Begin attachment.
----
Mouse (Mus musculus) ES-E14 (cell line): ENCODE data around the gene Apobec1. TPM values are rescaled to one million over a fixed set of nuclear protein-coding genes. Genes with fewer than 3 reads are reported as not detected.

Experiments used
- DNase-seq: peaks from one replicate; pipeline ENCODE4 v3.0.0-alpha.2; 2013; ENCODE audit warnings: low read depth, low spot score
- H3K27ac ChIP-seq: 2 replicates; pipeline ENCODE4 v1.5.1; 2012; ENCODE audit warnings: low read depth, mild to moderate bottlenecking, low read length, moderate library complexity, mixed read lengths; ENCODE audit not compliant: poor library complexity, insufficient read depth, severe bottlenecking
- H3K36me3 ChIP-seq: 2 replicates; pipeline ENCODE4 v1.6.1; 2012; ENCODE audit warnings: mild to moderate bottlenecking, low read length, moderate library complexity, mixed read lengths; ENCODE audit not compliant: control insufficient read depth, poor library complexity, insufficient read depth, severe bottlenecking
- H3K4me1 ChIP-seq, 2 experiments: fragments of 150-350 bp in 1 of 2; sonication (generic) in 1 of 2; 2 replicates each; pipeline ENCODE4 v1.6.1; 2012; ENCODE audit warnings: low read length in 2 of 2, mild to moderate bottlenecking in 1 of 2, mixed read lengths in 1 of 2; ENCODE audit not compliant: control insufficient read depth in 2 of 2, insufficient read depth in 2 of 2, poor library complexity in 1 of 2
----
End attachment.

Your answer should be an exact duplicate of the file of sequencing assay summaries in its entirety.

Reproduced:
Mouse (Mus musculus) ES-E14 (cell line): ENCODE data around the gene Apobec1. TPM values are rescaled to one million over a fixed set of nuclear protein-coding genes. Genes with fewer than 3 reads are reported as not detected.

Experiments used
- DNase-seq: peaks from one replicate; pipeline ENCODE4 v3.0.0-alpha.2; 2013; ENCODE audit warnings: low read depth, low spot score
- H3K27ac ChIP-seq: 2 replicates; pipeline ENCODE4 v1.5.1; 2012; ENCODE audit warnings: low read depth, mild to moderate bottlenecking, low read length, moderate library complexity, mixed read lengths; ENCODE audit not compliant: poor library complexity, insufficient read depth, severe bottlenecking
- H3K36me3 ChIP-seq: 2 replicates; pipeline ENCODE4 v1.6.1; 2012; ENCODE audit warnings: mild to moderate bottlenecking, low read length, moderate library complexity, mixed read lengths; ENCODE audit not compliant: control insufficient read depth, poor library complexity, insufficient read depth, severe bottlenecking
- H3K4me1 ChIP-seq, 2 experiments: fragments of 150-350 bp in 1 of 2; sonication (generic) in 1 of 2; 2 replicates each; pipeline ENCODE4 v1.6.1; 2012; ENCODE audit warnings: low read length in 2 of 2, mild to moderate bottlenecking in 1 of 2, mixed read lengths in 1 of 2; ENCODE audit not compliant: control insufficient read depth in 2 of 2, insufficient read depth in 2 of 2, poor library complexity in 1 of 2